35. On a fair reading of the AAT's reasons it only decided that the employment of the directors was a cause of the loan. The fact that the four persons in question were directors of the appellant explains how, but not why, they were able to make the withdrawals. In those circumstances it was open to the AAT to conclude that the loans were not fringe benefits if it applied the correct legal test. Accordingly, it is appropriate to allow the appeal and to remit the matter back for further hearing before the AAT.
36. The appeal is to be allowed, the orders of the trial judge are to be set aside and, in lieu thereof, the decision of the AAT is to be set aside and the matter is to be remitted to it for its reconsideration in accordance with law. The appellant should have its costs of the appeal and the hearing below.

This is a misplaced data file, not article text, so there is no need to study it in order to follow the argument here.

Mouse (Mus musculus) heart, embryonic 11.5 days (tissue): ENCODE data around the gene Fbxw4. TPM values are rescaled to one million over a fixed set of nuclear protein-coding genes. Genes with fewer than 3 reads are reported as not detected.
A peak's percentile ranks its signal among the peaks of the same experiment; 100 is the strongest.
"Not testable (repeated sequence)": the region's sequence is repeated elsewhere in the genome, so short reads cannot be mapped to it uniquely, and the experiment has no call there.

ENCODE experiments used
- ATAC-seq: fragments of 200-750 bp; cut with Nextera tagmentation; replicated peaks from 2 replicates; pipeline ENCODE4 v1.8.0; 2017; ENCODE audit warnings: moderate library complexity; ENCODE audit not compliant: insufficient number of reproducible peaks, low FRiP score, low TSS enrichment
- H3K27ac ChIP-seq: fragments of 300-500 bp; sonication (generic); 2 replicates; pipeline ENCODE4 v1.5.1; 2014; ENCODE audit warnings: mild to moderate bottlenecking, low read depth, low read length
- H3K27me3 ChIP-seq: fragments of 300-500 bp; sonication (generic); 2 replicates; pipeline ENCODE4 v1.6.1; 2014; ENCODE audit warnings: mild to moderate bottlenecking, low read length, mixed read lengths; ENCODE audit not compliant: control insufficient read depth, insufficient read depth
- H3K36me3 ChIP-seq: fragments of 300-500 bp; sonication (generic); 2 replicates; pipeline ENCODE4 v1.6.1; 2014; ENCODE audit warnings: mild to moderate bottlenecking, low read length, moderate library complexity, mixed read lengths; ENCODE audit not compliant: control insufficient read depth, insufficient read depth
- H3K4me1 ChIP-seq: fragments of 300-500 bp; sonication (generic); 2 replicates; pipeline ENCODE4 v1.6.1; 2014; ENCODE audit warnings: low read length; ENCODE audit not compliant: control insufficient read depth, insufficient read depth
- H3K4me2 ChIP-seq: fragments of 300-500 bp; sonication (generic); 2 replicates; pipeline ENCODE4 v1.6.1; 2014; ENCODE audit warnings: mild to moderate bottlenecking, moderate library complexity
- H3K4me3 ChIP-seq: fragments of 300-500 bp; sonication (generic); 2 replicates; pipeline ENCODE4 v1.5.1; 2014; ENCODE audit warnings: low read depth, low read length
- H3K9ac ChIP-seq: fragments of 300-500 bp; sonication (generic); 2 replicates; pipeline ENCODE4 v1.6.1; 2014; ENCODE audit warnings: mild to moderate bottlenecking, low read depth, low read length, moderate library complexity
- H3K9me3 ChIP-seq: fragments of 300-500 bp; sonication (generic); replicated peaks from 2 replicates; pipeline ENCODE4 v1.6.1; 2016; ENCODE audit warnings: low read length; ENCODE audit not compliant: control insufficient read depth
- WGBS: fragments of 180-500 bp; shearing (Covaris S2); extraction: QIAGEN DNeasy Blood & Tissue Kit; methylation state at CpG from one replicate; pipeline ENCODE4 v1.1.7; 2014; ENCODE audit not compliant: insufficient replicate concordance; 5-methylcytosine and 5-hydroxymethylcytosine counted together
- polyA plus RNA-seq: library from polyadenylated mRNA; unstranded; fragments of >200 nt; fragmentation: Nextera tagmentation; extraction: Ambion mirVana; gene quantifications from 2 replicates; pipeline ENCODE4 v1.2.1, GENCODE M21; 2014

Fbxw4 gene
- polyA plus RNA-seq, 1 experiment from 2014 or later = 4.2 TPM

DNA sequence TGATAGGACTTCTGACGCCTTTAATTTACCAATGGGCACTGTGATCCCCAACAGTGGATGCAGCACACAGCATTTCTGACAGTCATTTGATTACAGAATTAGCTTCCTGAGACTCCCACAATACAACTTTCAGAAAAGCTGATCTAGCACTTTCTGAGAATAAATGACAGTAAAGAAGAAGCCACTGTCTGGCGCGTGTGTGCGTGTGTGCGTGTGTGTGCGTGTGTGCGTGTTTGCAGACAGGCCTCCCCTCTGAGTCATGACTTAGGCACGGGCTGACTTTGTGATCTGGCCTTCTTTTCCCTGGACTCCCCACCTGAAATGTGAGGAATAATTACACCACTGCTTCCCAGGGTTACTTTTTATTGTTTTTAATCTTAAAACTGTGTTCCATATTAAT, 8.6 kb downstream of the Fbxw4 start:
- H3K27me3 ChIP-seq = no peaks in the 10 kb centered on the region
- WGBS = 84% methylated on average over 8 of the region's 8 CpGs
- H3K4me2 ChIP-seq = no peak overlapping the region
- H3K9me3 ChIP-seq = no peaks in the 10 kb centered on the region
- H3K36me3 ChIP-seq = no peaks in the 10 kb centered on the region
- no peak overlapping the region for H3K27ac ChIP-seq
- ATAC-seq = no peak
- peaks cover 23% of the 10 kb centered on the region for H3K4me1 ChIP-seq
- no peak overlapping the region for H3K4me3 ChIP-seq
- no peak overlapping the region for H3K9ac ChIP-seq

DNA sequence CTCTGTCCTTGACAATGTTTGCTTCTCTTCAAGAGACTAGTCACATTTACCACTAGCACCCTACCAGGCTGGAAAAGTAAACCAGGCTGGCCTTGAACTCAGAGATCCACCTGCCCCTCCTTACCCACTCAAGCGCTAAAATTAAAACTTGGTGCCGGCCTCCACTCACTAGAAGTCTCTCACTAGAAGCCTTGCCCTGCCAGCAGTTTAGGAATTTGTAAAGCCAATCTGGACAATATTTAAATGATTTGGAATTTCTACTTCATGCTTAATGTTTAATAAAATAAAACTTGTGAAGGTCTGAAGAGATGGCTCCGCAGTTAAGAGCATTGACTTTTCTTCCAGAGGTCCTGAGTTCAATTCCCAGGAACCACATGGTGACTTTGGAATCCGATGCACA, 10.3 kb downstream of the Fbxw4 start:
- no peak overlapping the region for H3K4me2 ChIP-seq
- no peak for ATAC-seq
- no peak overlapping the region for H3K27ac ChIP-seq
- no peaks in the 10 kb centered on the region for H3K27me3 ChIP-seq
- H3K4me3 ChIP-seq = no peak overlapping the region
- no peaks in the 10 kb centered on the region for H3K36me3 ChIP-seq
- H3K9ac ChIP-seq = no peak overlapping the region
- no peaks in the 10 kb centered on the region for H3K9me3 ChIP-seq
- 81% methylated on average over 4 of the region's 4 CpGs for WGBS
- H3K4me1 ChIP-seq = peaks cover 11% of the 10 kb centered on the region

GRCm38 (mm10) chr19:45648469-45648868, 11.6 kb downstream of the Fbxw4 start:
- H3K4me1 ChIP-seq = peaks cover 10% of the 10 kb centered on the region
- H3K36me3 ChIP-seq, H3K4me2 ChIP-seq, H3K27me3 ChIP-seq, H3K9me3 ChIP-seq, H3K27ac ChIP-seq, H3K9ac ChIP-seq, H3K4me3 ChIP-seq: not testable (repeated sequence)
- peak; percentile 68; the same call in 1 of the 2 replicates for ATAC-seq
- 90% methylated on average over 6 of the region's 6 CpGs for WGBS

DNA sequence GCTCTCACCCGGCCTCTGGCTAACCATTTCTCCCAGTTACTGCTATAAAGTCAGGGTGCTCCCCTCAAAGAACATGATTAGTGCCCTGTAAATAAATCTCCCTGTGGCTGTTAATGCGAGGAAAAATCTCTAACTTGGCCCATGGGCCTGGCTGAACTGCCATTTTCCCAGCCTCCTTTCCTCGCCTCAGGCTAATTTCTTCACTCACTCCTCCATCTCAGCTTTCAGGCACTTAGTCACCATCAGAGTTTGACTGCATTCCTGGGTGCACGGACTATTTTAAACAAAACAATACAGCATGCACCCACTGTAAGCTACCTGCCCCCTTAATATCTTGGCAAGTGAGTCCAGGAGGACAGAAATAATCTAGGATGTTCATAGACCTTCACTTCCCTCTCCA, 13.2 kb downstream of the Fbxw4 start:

THE COURT ORDERS THAT:
1. The appeal be allowed.
2. The orders made by the trial judge on 4 August 1999 be set aside and in lieu thereof it be ordered that:
- (a) the decision of the Administrative Appeals Tribunal made on 21 May 1998 be set aside;
- (b) the matter be remitted to the Administrative Appeals Tribunal to be determined in accordance with law.
3. The respondent pay the appellant's taxed costs of the appeal and the hearing below.